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Karpio v. Bernzomatic Corp.

United States District Court, Western District of New York

April 21, 2015

RONALD JOSEPH KARPIO, Plaintiff,
v.
BERNZOMATIC CORP., WORTHINGTON CYLINDER WISCONSIN, LLC, WORTHINGTON CYLINDER CORPORATION, and TRACTOR SUPPLY COMPANY, Defendants.

DECISION AND ORDER

WILLIAM M. SKRETNY SENIOR UNITED STATES DISTRICT JUDGE

I. INTRODUCTION

In this personal injury action, Plaintiff Ronald Joseph Karpio alleges that he was injured while operating a gas-cylinder torch manufactured by Defendants Worthington Cylinder Wisconsin, LLC, and Worthington Cylinder Corporation (collectively “Worthington”).

Presently before this Court is Worthington’s Motion to Dismiss under Rule 41(b) of the Federal Rules of Civil Procedure for failure to prosecute, and under Rule 37(b) for failure to comply with court orders. For the reasons stated below, Worthington’s motion is granted.

II. BACKGROUND

Plaintiff has been represented by counsel since the inception of this case. Plaintiff initiated this action in New York State Supreme Court, Cattaraugus County, on March 8, 2012. (Docket No. 1.) Worthington removed the action to federal court on July 24, 2012. (Id.) Plaintiff thereafter took no action, which resulted in this Court issuing a Notice Before Dismissal for Failure to Prosecute on January 28, 2013. (Docket No. 6.) Plaintiff’s counsel responded to that notice in an affirmation filed on March 1, 2013, explaining that his lack of attention to this matter was largely the result of confusion concerning his admission status and difficulty with the electronic filing system. (Docket No. 7.) This Court accepted counsel’s explanation, and, with those two issues resolved, permitted the case to proceed. (Docket Nos. 7, 8.)

Plaintiff thereafter filed a complaint against all defendants.[1] (Docket No. 9.) He then took no further action. After this matter was referred to the Honorable H. Kenneth Schroeder, Jr., United States Magistrate Judge, on August 27, 2013, Plaintiff failed to comply with the deadlines in Judge Schroeder’s case management orders (Docket Nos. 14, 19), failed to cooperate with the mediator and participate in automatic mediation (Docket Nos. 20, 23), and failed to appear before Judge Schroeder or respond to the court’s attempts to reach him (Docket No. 23). Judge Schroeder therefore recommended that Worthington file the instant motion to dismiss. (Docket No. 23.) Plaintiff did not respond to Judge Schroeder’s recommendation in any way.

Following Judge Schroeder’s recommendation, Worthington filed a Motion to Dismiss for Failure to Prosecute on January 28, 2015. (Docket No. 24.) This Court issued a scheduling order on February 2, 2015, directing Plaintiff to file a response by February 17, 2015. (Docket No. 25.) Plaintiff failed to file a response as directed. This Court thereafter issued another scheduling order on March 9, 2015, directing Plaintiff to file a response to Worthington’s motion by March 25, 2015. (Docket No. 26.) Again, Plaintiff failed to file a response as directed.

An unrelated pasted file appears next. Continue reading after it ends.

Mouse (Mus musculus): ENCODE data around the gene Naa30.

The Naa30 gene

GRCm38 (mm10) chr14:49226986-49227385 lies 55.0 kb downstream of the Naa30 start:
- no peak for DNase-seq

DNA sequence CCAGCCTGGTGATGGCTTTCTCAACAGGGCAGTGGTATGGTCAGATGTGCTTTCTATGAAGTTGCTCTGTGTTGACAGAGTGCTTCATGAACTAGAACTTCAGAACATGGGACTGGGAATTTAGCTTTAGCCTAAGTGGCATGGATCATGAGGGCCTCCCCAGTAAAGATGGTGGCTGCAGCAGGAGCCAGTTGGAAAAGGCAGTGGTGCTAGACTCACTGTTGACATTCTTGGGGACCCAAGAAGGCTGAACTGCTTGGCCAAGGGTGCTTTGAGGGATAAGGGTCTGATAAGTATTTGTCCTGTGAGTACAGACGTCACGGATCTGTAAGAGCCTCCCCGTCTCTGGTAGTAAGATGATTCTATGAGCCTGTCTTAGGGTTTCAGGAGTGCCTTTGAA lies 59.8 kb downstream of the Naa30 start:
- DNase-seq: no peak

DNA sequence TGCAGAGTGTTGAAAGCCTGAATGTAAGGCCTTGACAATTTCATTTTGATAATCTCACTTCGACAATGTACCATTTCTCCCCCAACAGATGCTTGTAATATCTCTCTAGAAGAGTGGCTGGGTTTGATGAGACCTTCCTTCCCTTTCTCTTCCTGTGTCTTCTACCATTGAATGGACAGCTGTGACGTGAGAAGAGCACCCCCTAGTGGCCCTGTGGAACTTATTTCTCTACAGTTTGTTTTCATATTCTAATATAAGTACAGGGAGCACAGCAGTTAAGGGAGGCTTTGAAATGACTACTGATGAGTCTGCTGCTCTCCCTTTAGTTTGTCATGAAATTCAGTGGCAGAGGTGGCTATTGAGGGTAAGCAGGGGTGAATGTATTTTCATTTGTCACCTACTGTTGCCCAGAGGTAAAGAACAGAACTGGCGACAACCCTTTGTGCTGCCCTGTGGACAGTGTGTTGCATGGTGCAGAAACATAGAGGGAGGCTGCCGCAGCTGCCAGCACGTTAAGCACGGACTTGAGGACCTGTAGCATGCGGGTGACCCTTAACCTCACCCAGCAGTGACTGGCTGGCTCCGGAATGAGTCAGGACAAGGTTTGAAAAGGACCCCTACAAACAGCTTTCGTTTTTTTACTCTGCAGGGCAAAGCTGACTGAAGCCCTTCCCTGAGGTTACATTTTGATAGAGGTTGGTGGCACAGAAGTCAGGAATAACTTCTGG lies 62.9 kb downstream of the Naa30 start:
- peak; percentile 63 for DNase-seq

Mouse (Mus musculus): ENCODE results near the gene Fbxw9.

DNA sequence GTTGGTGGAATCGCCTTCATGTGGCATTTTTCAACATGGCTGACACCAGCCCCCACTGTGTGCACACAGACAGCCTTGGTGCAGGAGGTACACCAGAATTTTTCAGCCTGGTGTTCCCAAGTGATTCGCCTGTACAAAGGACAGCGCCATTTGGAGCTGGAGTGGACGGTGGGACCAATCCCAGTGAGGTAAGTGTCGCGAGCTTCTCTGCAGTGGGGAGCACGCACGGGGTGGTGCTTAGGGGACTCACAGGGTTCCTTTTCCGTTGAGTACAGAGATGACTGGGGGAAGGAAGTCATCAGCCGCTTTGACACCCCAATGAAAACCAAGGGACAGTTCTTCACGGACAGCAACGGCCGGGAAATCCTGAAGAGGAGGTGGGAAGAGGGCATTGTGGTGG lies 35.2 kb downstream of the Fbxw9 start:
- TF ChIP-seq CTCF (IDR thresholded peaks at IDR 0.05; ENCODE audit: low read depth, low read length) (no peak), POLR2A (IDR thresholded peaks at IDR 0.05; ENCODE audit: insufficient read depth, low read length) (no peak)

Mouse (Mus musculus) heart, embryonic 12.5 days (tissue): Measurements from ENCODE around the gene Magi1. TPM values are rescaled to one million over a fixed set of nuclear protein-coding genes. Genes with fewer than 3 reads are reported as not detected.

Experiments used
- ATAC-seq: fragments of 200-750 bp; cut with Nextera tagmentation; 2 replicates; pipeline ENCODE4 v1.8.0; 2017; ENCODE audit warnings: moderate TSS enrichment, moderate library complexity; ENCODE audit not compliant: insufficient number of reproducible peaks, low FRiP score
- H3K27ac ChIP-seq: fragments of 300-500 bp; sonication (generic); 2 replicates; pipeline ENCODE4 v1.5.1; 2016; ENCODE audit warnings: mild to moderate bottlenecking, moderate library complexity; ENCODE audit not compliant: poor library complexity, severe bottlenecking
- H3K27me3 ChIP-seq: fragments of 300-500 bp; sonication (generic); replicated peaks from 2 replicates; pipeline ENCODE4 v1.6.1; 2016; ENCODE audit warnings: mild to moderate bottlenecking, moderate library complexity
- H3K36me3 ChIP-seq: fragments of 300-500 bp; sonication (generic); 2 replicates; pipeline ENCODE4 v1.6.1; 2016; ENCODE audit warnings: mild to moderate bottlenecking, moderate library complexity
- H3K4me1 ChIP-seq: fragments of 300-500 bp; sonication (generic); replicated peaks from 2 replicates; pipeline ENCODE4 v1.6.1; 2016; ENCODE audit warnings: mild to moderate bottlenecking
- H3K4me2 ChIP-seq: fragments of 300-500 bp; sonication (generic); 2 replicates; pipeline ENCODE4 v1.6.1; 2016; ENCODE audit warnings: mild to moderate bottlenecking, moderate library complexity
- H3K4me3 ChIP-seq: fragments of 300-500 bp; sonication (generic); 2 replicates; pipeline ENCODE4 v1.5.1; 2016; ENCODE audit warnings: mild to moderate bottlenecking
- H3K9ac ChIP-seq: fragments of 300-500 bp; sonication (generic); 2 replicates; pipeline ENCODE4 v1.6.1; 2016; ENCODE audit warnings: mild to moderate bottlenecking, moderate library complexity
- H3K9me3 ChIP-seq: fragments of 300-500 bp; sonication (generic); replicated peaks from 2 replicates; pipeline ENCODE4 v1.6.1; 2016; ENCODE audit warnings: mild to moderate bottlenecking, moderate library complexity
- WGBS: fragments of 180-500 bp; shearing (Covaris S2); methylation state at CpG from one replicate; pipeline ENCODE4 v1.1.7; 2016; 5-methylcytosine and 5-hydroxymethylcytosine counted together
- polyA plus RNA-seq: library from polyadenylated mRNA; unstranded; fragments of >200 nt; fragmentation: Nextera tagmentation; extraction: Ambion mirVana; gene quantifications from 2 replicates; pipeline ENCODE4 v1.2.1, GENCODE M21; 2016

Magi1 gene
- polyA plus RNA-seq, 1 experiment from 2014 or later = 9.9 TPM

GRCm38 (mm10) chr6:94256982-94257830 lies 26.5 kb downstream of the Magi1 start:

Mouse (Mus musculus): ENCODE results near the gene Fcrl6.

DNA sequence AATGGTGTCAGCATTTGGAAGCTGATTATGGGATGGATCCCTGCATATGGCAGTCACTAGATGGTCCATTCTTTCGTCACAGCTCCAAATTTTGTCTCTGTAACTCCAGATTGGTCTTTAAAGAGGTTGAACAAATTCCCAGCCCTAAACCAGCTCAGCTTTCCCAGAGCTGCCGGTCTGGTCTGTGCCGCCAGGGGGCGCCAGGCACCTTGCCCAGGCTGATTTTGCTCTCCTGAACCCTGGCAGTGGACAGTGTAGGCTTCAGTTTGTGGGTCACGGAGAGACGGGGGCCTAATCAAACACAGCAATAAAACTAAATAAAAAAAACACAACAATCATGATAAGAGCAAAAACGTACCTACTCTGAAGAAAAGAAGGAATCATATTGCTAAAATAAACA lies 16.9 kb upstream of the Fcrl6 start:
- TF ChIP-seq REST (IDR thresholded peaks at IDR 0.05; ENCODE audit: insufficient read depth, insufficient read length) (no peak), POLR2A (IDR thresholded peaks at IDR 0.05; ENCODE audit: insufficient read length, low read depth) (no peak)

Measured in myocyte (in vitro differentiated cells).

III. DISCUSSION

A. Dismissal under Rule 41(b) For Failure to Prosecute

Dismissal of this case is warranted pursuant to Rule 41(b) of the Federal Rules of Civil Procedure, which provides that:

If the plaintiff fails to prosecute or to comply with these rules or a court order, a defendant may move to dismiss the action or any claim against it. Unless the dismissal order states otherwise, a dismissal under this subdivision (b) and any dismissal not under this rule-except one for lack of jurisdiction, improper venue, or failure to join a party under Rule 19-operates as an adjudication on the merits.

Fed. R. Civ. P. 41(b).

Rule 41(b) does not define failure to prosecute. But the Second Circuit has stated that failure to prosecute “can evidence itself either in an action lying dormant with no significant activity to move it or in a pattern of dilatory tactics.” Lyell Theatre Corp. v. Loews Corp., 682 F.2d 37, 42 (2d Cir. 1982). Dismissal pursuant to Rule 41(b) falls within the court’s discretion. See id. at 42-43 (“the scope of review of an order of dismissal is confined solely to whether the trial court has exercised its inherent power to manage its affairs within the permissible range of its discretion”). It is, however, “a harsh remedy to be utilized only in extreme situations.” Harding v. Fed. Reserve Bank, 707 F.2d 46, 50 (2d Cir. 1983) (quoting Theilmann v. Rutland Hosp., Inc., 455 F.2d 853, 855 (2d Cir. 1972) (per curiam); see also Chira v. Lockheed Aircraft Corp., 634 F.2d 664, 665 (2d Cir. 1980) (discussing the sanction of dismissal for failure to prosecute as “pungent, rarely used, and conclusive”). This is particularly true in cases involving pro ...


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